Just short of one year ago, I visited Galveston for the first time and returned now to see how it withstood Hurricane Ike. Galveston, a barrier island on the gulf coast south of Houston, is known for historically bad hurricanes, the solid seawall that protects them now, suspected pirate booty, and Glen Campbell's 1969 hit. Two months ago, in September 2008, Galveston was again a hurricane magnet as the enormous storm, Ike, made landfall.
In Livingston, where Ike sat spinning for hours, fallen trees and wind did most of the damage. The drive to Galveston was similar -- uprooted trees, some huge, were still lying where they had fallen, branches and twigs still littered lots and roadsides, and FEMA dump trucks could be seen hauling it all away. Many roofs were partially covered with blue tarps, waiting for repairs. Large, high business signs took a big hit -- they were often cracked and broken, and there was not a single McDonald's golden arches sign along our route that survived intact.
Once we got to Galveston, that changed. There was still a lot of tree debris everywhere you looked, but now broken furniture, pieces of wallboard, appliances, and carpet were added to the piles along the roads. I had expected to see many destroyed buildings, but most of them deceptively look rather normal. The damage here was not caused just by the high wind, but also by the storm surge water that almost swept across the entire island, flooding most buildings.
The water had lifted and dropped many boats on dry land, where they still sat, tilted and dented. Street signs were twisted, garage doors were ripped apart, and less sturdy structures, such as sheds, had their outer skins stripped and were now just metal skeletons.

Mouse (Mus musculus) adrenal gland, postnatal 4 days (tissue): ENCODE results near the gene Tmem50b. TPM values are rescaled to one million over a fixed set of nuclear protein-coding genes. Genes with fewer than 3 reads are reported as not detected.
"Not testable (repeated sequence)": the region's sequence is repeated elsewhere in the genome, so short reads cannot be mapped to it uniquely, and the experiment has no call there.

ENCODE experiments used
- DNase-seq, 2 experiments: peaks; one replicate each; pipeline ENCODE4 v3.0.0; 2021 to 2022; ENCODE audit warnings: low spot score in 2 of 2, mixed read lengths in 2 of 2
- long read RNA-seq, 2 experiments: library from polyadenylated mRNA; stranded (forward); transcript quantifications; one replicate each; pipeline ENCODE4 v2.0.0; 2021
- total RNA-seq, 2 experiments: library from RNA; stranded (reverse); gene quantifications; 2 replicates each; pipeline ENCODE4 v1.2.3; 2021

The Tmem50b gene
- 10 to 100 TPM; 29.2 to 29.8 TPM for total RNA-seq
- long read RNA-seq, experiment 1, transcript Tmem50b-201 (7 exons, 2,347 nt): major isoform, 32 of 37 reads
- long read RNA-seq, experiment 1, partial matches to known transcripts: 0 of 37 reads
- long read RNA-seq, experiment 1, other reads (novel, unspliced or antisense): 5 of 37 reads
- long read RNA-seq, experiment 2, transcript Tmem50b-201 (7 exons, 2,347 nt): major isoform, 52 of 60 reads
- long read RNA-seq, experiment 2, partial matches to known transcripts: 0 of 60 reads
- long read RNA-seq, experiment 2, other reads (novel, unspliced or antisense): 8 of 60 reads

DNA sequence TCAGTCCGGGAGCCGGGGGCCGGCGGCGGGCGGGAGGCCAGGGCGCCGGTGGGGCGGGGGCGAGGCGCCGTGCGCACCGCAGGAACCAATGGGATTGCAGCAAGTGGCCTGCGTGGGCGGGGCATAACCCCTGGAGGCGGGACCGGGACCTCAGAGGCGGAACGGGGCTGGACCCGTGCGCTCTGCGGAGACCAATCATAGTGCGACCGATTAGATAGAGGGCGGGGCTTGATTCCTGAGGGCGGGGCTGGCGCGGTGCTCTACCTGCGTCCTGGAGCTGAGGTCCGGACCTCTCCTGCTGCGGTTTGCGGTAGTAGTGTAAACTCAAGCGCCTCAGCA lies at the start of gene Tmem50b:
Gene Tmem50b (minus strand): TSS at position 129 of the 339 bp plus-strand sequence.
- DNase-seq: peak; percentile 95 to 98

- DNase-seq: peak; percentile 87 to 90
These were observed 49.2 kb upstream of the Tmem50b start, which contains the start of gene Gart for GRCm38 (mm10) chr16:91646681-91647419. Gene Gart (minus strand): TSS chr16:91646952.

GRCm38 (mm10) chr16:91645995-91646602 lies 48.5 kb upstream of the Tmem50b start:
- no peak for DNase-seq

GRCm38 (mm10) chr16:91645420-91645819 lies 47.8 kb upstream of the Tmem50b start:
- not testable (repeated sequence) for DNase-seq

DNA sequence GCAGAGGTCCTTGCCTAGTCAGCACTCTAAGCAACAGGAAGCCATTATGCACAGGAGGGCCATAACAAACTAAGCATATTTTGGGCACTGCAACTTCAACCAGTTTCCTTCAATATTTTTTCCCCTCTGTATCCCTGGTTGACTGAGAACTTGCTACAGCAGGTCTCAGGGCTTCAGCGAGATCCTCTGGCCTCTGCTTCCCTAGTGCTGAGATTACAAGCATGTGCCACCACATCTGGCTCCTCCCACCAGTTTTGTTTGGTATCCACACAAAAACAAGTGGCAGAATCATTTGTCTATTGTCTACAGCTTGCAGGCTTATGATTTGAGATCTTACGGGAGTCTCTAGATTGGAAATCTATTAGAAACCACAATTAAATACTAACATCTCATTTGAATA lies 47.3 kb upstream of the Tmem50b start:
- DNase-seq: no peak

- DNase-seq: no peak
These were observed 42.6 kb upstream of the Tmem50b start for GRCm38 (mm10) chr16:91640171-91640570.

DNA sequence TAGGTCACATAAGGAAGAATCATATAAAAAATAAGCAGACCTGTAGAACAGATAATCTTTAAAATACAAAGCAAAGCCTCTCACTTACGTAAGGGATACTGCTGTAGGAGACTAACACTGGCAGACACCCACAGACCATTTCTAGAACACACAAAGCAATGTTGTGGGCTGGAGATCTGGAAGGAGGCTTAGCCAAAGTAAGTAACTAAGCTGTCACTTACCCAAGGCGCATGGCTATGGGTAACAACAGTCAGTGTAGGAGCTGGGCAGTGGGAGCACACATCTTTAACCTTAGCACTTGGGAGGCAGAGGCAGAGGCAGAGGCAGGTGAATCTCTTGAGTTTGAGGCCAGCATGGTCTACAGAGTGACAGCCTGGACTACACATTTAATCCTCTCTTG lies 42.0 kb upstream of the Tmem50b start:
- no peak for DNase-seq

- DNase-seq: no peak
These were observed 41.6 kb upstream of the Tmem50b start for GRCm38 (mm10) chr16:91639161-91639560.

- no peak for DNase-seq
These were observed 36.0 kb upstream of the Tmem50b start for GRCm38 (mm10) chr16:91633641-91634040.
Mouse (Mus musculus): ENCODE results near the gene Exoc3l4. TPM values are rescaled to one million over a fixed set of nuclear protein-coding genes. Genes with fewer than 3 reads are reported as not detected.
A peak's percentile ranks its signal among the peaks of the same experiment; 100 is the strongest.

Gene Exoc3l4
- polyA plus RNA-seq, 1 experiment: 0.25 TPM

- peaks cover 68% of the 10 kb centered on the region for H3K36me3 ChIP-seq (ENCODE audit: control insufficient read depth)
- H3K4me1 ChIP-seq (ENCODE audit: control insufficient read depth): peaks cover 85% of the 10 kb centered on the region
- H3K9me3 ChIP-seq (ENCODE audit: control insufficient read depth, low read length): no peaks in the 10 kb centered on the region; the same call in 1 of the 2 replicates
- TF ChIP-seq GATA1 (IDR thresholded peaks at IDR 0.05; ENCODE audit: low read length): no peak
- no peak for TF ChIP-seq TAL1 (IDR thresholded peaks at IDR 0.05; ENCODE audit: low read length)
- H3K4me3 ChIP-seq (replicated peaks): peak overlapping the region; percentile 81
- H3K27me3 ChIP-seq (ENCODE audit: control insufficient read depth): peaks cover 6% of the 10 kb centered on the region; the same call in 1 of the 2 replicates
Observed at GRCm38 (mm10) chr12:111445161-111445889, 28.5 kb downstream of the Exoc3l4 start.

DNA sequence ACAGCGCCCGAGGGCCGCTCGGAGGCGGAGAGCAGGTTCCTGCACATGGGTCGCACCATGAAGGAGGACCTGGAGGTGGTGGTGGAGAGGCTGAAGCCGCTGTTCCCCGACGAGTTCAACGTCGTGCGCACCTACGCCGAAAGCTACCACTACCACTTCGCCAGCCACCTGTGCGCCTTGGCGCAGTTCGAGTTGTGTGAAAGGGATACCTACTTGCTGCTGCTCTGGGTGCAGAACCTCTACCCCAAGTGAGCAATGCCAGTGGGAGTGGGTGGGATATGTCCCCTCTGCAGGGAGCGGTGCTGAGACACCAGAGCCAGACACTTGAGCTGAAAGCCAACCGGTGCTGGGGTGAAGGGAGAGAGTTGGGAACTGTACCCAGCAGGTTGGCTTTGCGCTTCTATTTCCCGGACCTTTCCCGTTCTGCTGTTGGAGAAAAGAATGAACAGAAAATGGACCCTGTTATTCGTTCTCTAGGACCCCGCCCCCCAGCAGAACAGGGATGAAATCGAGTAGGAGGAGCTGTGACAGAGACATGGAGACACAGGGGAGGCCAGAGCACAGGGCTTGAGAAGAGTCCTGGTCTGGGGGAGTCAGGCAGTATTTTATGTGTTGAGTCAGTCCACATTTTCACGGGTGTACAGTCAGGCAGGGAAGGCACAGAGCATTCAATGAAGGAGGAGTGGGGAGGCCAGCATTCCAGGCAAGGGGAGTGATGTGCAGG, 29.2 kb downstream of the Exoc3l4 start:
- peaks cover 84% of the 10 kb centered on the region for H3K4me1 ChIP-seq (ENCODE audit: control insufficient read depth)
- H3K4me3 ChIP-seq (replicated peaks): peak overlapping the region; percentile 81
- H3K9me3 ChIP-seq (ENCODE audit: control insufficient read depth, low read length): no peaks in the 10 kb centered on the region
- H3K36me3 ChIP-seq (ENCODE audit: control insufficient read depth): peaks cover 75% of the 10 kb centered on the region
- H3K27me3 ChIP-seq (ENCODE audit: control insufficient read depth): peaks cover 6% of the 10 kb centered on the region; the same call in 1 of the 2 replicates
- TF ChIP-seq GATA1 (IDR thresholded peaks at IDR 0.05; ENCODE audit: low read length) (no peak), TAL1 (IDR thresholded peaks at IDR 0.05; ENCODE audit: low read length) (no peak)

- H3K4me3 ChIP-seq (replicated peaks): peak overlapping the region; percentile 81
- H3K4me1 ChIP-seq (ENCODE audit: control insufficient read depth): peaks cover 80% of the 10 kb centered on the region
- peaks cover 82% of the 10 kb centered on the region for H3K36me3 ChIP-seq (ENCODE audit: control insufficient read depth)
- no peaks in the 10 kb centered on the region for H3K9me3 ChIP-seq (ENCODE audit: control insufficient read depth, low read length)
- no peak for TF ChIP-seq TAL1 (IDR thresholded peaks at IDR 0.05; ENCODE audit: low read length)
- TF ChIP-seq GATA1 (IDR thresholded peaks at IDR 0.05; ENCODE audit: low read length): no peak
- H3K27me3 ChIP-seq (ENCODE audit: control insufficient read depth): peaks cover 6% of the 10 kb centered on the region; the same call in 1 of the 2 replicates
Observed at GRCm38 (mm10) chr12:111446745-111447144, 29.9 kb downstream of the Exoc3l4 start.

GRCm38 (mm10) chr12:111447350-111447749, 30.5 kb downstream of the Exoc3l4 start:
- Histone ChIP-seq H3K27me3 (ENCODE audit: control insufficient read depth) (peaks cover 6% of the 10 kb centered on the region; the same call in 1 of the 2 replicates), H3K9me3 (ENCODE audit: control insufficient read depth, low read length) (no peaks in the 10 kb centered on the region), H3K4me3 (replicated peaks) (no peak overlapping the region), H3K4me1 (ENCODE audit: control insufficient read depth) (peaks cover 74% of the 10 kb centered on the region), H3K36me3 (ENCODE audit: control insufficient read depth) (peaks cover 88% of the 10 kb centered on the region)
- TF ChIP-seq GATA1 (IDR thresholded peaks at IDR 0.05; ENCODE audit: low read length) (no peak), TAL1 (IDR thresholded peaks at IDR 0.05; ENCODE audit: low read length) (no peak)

The real power of the storm became apparent at the seawall, built after Galveston suffered a devastating hurricane in 1900. Structures that used to sit on piers were gone, as were some of the piers. Debris littered the beach -- concrete, rebar, and even a refrigerator came to rest there. Stairway railings were twisted and bent, and in some cases totally pulled free of the concrete. In places the sidewalk next to the seawall had collapsed into drainage troughs, leaving huge, gaping holes. While the waves did crash over the top of the seawall, it held. The water depth here reached the middle of the ground floor -- and these buildings were entirely above the top of the seawall.
The Flagship Hotel, perched on a sturdy pier in the middle of the seawalled area, was badly damaged. Both the driveways into the hotel had been ripped from the pier, and lay in shambles below. Railings were bent flat. The storm ripped a huge hole out of the middle of the hotel and furniture and a mirror could be seen still inside. Two cars, visible in this photo (taken from the second floor of a restaurant across the street), had been parked there before the storm and are now stuck -- with the driveways demolished, there is no way to get them off.
While Galveston, on the outside, looks much more normal than I had thought it would, the flood damage on the inside is enormous. Businesses are beginning to re-open, but most are still closed while they clean up. Life will get back to normal in Galveston, but it will be a while.